A Marketplace Which Includes Virtual Schools or a Good School in Every Neighborhood?

Over at Eduwonk, Andy Rotherham is hosting a debate between Ed Next’s Paul Peterson and Diane Ravitch. Peterson (Saving Schools) and Ravitch (The Death and Life of the Great American School System) both have new books out that diagnose the problems with America’s schools and offer a way forward.

The opening statements by Peterson and Ravitch are long. Here’s a summary:

Peterson: Since John Dewey, school reformers have tried to customize education to the needs of each child, but each step towards customization has required a big step toward centralization (bigger schools, larger school districts, state certification for teachers, federal dollars and regulations, etc.) School systems are no longer embedded in the small politics of local communities and this has dramatically changed the way accountability works. Centralization produced neither customized education nor educational progress. However, today the potential for real customization is at hand, and the best place to see how this might work is Florida Virtual School.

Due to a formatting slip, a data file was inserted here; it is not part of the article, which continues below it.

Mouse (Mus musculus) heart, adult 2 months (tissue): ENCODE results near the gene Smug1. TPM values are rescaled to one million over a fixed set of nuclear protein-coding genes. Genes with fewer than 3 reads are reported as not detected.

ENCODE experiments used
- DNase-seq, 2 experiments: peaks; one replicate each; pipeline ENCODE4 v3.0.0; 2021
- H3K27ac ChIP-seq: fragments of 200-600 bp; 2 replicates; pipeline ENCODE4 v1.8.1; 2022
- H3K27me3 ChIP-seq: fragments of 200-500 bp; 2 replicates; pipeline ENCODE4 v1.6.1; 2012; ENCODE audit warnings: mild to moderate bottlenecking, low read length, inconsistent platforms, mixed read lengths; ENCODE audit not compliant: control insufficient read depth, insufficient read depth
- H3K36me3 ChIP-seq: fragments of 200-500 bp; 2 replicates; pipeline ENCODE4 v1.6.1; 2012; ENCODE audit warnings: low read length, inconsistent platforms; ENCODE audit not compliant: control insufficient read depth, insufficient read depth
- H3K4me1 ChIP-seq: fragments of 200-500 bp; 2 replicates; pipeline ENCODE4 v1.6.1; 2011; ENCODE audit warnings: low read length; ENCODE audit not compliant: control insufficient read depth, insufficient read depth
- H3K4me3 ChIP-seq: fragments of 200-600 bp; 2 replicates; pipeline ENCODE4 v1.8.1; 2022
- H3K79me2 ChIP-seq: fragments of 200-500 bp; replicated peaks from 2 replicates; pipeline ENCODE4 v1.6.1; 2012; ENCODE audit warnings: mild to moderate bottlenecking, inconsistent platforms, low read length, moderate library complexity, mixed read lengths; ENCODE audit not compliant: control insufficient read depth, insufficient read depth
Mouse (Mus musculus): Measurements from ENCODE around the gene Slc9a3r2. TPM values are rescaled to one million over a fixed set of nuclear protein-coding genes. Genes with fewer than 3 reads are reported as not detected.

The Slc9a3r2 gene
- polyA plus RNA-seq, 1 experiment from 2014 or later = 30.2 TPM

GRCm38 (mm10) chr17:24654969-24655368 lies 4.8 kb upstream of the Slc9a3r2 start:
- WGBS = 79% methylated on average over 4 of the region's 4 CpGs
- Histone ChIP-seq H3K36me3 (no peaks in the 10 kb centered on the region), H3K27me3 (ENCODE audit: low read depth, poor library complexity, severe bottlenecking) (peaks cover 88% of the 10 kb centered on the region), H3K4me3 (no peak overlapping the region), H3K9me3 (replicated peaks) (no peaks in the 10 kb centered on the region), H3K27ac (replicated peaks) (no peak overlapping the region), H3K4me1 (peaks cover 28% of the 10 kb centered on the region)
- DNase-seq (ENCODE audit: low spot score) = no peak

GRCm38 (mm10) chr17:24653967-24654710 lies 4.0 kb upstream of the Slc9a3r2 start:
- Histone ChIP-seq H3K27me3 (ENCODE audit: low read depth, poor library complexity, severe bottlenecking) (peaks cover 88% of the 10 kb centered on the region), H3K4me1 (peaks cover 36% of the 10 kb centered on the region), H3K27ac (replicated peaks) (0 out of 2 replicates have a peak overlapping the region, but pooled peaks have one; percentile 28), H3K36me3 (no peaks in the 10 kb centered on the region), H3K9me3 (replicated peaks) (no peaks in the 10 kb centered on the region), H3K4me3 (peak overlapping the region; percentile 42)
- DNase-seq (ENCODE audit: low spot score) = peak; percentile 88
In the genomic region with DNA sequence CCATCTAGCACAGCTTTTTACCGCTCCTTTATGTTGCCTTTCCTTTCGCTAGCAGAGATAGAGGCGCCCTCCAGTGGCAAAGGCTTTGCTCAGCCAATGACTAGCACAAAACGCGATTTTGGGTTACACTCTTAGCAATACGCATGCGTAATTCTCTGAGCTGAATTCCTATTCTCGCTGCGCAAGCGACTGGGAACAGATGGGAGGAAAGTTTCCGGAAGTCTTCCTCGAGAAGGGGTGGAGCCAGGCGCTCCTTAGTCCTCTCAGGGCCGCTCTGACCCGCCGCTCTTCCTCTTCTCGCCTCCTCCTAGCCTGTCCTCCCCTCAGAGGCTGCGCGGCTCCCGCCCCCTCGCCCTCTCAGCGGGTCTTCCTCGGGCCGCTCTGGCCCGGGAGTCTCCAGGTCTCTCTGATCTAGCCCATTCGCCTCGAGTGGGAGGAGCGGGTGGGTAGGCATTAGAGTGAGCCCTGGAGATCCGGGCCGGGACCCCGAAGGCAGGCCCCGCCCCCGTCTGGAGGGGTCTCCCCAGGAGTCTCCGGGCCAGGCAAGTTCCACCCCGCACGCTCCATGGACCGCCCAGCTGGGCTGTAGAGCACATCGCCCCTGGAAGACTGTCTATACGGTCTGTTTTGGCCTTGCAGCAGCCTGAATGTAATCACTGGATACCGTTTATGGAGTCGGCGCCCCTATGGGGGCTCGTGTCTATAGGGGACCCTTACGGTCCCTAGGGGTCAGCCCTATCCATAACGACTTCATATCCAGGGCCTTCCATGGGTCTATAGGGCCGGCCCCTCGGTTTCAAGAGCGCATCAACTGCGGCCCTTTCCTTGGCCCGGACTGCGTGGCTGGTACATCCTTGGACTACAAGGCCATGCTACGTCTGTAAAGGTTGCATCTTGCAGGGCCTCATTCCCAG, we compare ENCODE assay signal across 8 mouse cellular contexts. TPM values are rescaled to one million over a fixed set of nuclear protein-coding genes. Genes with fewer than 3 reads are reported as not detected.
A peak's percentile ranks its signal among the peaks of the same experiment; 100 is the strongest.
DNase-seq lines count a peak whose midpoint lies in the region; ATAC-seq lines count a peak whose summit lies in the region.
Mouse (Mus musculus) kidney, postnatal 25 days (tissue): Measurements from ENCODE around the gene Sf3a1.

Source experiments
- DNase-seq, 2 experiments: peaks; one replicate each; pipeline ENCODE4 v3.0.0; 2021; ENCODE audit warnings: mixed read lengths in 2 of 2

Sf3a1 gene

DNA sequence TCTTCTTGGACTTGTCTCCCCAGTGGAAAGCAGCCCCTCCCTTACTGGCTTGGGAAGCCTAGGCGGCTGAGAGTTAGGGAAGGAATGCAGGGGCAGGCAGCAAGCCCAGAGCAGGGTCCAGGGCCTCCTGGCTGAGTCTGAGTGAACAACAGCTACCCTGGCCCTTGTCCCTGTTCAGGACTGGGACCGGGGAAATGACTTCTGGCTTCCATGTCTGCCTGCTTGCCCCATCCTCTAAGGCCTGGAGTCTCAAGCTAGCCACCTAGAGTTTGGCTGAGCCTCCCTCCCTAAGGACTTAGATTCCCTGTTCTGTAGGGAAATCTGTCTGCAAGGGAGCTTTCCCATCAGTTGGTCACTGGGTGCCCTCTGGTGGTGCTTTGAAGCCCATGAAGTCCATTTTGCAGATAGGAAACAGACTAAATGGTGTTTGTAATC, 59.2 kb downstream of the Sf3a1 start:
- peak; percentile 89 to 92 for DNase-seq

Ravitch: NCLB-style accountability is not working, and is producing a nightmare for American schools. Deregulation and charters are not working either. We are turning education into a vast marketplace of choices all judged by scores on tests, which disrupts communities and dumbs down schools. We need to instead provide a good school in every neighborhood.

So, which is the way forward, a marketplace which includes virtual schools or a good school in every neighborhood? Join the debate!

For more from Paul Peterson, you can listen to this podcast, where he discusses Saving Schools with Ed Next’s Mike Petrilli, or watch this video, in which he discusses the book and the promise of virtual schooling with Nathan Glazer of Harvard University.

An excerpt from Saving Schools appears in the Spring 2010 issue of Ed Next: “A Courageous Look at the Future of the American High School

P.S. Chester Finn answers eight questions about school reform–including whether he agrees with Diane Ravitch– over at the Economist’s Democracy in America blog.

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